|Publication number||US4710550 A|
|Application number||US 06/859,579|
|Publication date||Dec 1, 1987|
|Filing date||May 5, 1986|
|Priority date||May 1, 1985|
|Publication number||06859579, 859579, US 4710550 A, US 4710550A, US-A-4710550, US4710550 A, US4710550A|
|Inventors||David E. Kranbuehl|
|Original Assignee||Kranbuehl David E|
|Export Citation||BiBTeX, EndNote, RefMan|
|Patent Citations (4), Referenced by (47), Classifications (18), Legal Events (6)|
|External Links: USPTO, USPTO Assignment, Espacenet|
"This invention was made with U.S. Government support under contract NAG 1-237 awarded by NASA. The Government has certain rights in this invention."
This is a divisional, of application Ser. No. 729,459, filed May 1, 1985.
This invention relates to apparatus and methods for measuring, monitoring and/or controlling the characteristics of a medium which may be contacted with a probe. The probe is designed for use with conventional frequency and time domain impedance analyzers.
Interest in the use of electrical measurements to characterize materials has existed for over fifty years. Many excellent books reviewing this literature have been written, i.e. Hedvig, P., Dielectric Spectroscopy of Polymers, John Wiley, New York, 1977; Hill, N., Vaughan, W., Price, A., and Davies, M., Dielectric Properties and Molecular Behavior, Van Nostrand Reinhold, New York, 1969; McCrum, N., Read, B., and Williams, G., Anelastic and Dielectric Effects in Polymeric Solids, John Wiley, London, 1967; North, A., J. of Polymer Science Symposium 50. 345-358, 1978; Wada, Y., Dielectric and Related Molecular Processes 3, 143-175, 1977; Karasz, F., Dielectric Properties of Polymers, Plenum Press, New York, 1972; Read, B. E. and Dean, G. D., The Determination of Dynamic Properties of Polymers and Composites, John Wiley, New York, 1978, and May, C. A., Chemorheology of Thermosetting Polymers, American Chemical Society Symposium Ser., 227, 1983. The extensive use of electrical measurements, primarily utilizing dielectric techniques, to characterize materials has led to a current interest in using electrical measurements to monitor cure processes in resins. The reason for this interest is that there are very few other techniques for convenient and continuous monitoring of the cure process through a wide range of resin viscosity, i.e. less than 102 to more than 109 poise.
Until the last several years, research on the use of electrical measurements has often fallen short of expectations. While reasons for this are in most cases complex, usually they were related to inadequate instrumentation, i.e. the use of instrumentation such as sensors not designed specifically for the purpose, failure to make measurements over a wide range of frequencies, not understanding the molecular basis for the signal in terms of dipolar and ionic phenomena, and lack of an integrated approach to interpret the electrical measurements in a manner correlatable to other chemical characterization measurements.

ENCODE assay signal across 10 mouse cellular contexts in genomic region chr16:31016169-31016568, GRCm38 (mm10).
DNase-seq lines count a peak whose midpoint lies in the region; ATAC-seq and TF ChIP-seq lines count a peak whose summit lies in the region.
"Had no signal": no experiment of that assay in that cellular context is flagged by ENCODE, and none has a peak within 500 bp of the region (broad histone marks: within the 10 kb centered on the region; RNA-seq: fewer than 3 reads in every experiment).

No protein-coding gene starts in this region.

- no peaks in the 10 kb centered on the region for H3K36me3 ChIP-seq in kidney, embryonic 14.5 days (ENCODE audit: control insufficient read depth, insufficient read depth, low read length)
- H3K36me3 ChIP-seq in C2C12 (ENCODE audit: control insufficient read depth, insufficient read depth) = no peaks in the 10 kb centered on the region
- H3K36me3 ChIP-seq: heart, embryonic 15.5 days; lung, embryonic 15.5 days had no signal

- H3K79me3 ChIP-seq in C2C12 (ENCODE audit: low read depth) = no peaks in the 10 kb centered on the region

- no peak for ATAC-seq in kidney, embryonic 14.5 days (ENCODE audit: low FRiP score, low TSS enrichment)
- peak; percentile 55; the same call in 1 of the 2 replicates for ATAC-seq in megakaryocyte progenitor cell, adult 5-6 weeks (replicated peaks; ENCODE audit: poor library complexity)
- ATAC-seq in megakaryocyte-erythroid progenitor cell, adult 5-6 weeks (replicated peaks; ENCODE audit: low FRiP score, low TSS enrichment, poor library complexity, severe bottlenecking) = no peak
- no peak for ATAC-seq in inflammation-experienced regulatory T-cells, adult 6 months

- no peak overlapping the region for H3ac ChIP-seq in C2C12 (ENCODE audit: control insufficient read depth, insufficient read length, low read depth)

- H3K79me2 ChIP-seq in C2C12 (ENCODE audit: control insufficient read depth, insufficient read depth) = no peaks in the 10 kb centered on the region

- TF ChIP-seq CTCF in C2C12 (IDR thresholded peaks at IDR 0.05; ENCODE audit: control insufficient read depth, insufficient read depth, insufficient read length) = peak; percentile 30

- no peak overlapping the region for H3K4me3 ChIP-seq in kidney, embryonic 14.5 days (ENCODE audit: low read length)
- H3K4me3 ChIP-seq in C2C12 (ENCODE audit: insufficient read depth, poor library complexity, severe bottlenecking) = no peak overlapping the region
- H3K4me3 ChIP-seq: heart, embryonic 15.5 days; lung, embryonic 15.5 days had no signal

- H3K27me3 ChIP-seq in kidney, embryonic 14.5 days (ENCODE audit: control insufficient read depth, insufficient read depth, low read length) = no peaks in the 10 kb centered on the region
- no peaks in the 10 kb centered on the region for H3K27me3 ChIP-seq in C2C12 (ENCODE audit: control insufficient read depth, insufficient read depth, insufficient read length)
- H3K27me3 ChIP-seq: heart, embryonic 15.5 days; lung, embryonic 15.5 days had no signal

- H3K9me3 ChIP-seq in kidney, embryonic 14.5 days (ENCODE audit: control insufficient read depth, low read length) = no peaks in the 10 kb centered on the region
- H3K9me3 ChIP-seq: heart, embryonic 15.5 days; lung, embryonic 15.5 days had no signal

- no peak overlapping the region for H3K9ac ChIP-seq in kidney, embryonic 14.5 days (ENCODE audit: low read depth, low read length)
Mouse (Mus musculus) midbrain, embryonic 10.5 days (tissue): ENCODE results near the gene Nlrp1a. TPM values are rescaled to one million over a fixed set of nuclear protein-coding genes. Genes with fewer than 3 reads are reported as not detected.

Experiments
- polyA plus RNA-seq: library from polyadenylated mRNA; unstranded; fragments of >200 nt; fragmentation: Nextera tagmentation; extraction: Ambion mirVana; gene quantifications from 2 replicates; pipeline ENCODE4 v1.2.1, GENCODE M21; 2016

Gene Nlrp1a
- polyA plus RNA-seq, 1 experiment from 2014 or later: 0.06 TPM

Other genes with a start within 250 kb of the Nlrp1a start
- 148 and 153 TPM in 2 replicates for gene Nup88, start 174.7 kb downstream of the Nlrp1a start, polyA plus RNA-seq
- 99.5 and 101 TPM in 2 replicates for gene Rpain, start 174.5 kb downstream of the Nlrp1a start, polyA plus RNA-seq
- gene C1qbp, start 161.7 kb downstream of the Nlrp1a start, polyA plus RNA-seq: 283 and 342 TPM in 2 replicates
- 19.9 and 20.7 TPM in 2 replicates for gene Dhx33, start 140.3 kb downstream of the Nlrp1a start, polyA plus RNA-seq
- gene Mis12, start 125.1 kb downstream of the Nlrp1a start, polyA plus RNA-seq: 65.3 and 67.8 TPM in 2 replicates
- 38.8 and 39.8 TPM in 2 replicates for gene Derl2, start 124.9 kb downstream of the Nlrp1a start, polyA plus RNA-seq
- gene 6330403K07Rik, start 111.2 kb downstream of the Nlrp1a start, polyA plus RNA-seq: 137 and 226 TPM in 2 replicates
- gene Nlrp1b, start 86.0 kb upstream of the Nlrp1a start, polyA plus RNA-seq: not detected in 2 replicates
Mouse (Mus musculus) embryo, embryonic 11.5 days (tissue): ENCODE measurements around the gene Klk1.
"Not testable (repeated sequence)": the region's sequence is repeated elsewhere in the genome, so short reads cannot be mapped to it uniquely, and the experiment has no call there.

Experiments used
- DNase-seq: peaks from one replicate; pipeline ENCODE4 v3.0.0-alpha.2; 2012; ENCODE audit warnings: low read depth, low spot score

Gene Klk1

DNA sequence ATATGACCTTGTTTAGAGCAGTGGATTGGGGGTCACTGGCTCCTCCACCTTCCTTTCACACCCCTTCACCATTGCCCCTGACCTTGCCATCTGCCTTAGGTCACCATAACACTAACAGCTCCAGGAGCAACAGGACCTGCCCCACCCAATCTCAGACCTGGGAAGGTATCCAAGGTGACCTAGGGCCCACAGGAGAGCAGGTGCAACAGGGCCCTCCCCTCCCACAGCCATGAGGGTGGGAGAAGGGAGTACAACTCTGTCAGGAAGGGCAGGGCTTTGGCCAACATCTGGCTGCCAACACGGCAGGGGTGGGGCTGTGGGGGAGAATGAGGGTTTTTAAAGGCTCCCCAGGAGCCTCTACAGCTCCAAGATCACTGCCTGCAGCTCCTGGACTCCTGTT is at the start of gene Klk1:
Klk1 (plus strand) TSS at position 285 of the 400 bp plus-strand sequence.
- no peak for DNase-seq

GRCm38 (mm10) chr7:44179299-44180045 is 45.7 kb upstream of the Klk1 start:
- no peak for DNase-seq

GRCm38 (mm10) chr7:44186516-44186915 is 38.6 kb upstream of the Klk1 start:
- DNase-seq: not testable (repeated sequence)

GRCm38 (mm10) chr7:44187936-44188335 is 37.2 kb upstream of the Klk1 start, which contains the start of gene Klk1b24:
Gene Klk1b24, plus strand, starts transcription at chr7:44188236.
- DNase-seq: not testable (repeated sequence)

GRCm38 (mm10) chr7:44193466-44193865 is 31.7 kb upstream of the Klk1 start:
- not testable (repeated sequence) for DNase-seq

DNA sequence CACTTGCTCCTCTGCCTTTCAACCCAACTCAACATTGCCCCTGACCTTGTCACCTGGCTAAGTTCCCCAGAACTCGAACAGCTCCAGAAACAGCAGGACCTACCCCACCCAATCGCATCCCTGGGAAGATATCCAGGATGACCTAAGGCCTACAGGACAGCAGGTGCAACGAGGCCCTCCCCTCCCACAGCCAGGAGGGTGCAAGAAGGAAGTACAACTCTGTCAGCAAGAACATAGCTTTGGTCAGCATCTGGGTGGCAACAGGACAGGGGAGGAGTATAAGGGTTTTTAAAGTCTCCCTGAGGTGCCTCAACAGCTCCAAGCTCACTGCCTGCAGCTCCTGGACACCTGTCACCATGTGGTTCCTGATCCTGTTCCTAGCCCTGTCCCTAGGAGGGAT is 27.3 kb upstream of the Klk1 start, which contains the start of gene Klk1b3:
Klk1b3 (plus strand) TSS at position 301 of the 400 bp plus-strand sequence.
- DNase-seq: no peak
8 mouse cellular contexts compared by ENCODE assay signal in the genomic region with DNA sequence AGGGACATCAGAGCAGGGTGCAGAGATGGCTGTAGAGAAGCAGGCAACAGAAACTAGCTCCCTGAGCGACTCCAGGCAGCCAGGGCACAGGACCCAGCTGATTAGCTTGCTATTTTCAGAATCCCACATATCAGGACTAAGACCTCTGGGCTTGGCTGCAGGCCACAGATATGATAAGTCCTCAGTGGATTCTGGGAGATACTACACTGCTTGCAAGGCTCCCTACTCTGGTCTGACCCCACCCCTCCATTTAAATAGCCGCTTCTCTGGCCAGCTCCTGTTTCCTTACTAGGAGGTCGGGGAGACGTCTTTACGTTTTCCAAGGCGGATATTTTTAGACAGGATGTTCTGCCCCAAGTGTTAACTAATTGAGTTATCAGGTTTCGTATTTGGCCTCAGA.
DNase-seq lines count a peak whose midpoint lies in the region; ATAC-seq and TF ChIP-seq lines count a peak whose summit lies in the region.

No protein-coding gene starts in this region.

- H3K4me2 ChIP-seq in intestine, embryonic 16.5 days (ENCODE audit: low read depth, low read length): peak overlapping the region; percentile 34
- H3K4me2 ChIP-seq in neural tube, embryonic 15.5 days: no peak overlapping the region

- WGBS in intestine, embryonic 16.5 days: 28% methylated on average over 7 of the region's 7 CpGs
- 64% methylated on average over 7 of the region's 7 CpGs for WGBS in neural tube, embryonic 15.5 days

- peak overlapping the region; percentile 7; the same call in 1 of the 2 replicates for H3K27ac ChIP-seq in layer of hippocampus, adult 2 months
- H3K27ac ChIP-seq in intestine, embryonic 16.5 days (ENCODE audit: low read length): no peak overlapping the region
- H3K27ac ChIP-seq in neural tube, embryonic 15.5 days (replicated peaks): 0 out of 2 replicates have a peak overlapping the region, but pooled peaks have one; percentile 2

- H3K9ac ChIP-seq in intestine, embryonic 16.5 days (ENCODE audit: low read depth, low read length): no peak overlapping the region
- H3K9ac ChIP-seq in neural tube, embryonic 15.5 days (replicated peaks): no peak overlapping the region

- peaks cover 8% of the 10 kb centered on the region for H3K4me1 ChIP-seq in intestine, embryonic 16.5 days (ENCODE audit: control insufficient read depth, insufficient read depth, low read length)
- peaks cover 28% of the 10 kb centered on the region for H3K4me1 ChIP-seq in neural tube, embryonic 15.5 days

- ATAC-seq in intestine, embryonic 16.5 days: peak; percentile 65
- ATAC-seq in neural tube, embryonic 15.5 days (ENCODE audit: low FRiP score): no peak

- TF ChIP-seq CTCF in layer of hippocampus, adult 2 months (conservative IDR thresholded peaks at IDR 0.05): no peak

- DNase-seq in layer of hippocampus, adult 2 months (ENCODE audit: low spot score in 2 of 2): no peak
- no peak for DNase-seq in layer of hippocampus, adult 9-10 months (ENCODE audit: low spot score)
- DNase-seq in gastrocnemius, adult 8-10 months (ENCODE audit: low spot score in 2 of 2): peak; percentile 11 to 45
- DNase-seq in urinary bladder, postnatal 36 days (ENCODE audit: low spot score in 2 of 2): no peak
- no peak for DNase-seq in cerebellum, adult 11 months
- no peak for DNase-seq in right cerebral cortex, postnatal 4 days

The effective and successful use of dynamic electrical measurements for cure cycle monitoring requires an extensive effort involving basic research on the chemistry of each resin or other medium using a variety of characterization techniques, which are then correlated with dynamic electrical measurements made over a wide range of frequencies. Only with this background information is it possible for electrical measurements to be most effectively used to monitor the cure process or other reaction and to provide the input for a complete mathematical processing model for quality assurance cure cycle xonitoring as well as closed loop "smart" cure cycle control.
As indicated above, convenient and accurate measurements of electrical characteristics of chemicals undergoing chemical reactions have not been easily made in the past or utilized conventionally to monitor and/or correlate the chemical and physical characteristics of the reaction products with them. I have observed particularly that the complex permittivity of a polymerizing resin has a particular relationship to the progress of the polymerization reaction, but until now the art has not developed the apparatus and techniques necessary to exploit that relationship over the wide rarge of frequencies and the wide variation in the magnitude of the complex permittivity required for a useful correlation.
For example, a description of a rather elaborate system for controlling polymerization process variables is given in U.S. Pat. No. 4,448,943, but it utilizes a "slit die into which is incorporated a parallel plate capacitance cell" for the measuring device. While the parallel plate capacitance cell will provide a gross measurement of capacitance, it has certain disadvantages, coxpared to my planar interdigitated device including an inability to maintain a controlled spatial relationship between electrodes at the desirable small distances. More important, my method employs the capacitance and the conductance of the medium to first calculate the more useful complex permittivity. Golba and Hansen, in U.S. Pat. No. 4,448,943, do not utilize the complex permittivity of the reacting materials as I do.